Worried unions aim for biggest mass rally ever in capital

Subway rides will be free in Washington all day next Saturday. That's what organizers of US labor's "solidarity day," Sept. 19, promise followers who come to what may be the biggest Washington mass-meeting in history. The rally will mark a new phase of liberal-labor opposition to the conservative Reagan philosophy. And it is scheduled just before much of the $35 billion in budget cuts voted by Congress last July begin to take effect Oct. 1.

So far the nation, for the most part, has heard only advocates of a balanced budget urging federal retrenchment to help fight inflation. Now comes a visual manifestation of the anxiety of workers and low-income groups exposed to the antiinflation squeeze.

The big protest rally is intended to raise emotions, and all signs indicate its principal targets will be the Reagan administration.

The day is being organized by the AFL-CIO and some 200 affiliated labor and activist groups, including the National Education Association, Americans for Democratic Action, and the National Association for the Advancement of Colored People.

If follows the model of the civil rights meeting held Aug. 28, 1963, when 200 ,000 marchers, mostly black, filled the Mall between the Lincoln Memorial and the Washington Monument and heard Martin Luther King Jr. deliver his "I have a Dream" speech. Leaders met with President Kennedy.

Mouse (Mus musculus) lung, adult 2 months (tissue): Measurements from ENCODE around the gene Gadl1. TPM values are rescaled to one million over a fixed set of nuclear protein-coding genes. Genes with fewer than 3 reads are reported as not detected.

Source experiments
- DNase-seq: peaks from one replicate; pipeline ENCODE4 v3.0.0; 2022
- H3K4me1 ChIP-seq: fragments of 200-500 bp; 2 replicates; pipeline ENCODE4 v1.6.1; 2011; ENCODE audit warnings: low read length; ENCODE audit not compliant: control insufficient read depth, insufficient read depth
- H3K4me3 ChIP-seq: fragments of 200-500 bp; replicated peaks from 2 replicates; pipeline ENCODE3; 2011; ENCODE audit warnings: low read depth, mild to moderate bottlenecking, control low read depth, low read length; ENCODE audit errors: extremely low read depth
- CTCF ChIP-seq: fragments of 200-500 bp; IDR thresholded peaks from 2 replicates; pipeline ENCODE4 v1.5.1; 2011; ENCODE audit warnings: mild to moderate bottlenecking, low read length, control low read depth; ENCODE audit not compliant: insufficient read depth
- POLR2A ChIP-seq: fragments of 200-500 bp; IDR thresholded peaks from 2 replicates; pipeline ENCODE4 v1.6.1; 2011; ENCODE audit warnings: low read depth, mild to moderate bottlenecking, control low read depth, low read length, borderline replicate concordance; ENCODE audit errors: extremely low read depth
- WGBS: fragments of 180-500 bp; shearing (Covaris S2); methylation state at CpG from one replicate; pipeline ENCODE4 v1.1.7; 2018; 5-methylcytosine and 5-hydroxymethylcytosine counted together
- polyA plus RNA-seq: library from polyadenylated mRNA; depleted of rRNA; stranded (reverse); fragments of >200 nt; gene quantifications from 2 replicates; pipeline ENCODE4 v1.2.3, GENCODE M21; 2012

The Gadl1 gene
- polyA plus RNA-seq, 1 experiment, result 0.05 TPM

The mood and size of the new rally will be closely watched by Congress, which is seeing the end of the Reagan political honeymoon as it tries to cut more off the budget.

Labor Secretary Raymond J. Donovan says he represents all labor and not merely the "20.8 percent who are in unions." On ABCTV's "Issues and Answers," Sept. 6, he said that his goal was to "promote and defend the welfare of the American worker" with the target of "jobs, jobs, jobs." He charged that labor's criticism is politically motivated: for example, thet Lane Kirkland "wears two different hats: He is president of the AFL-CIO and a very important part of the hierarchy of the Democratic Party."

The mood between White House and labor leaders is antagonistic. "These are not normal times," says the AFL-CIO's Mr. Kirkland. "What is challenged is a philosophy of government."

Mr. Reagan feels that the mass of workers helped elect him and are on his side in his efforts to end inflation by ringing the budget under control. Addressing editors at the White House Feb. 19, he dismissed criticism by labor leaders of his proposed social welfare cuts. "I happen to think that sometimes they're [the leaders] out of step with their own rank and file. They certainly were in the last election," he said.

Organized labor has big stakes in the duel. "This is indeed the worst year for labor in over five decades," United Automobile Workers (UAW) president Douglas Fraser declared in a Labor Day message. He charged that "the working population of our country . . . is being attacked by an administration in Washington which is well on its way to dismantling most of the social progress . . . [of] the last 50 years."

With prestige staked on solidarity day, the organizers are going all out. Exhortations have gone through the mails for weeks and fleets of buses are chartered.

For $65,000 the Metro subway system is leased by the unions from 8 a.m. to midnight Saturday to allow demonstrators and ordinary passengers alike to ride without charge.

President Reagan won't be here. He has accepted a speaking engagement in Denver.

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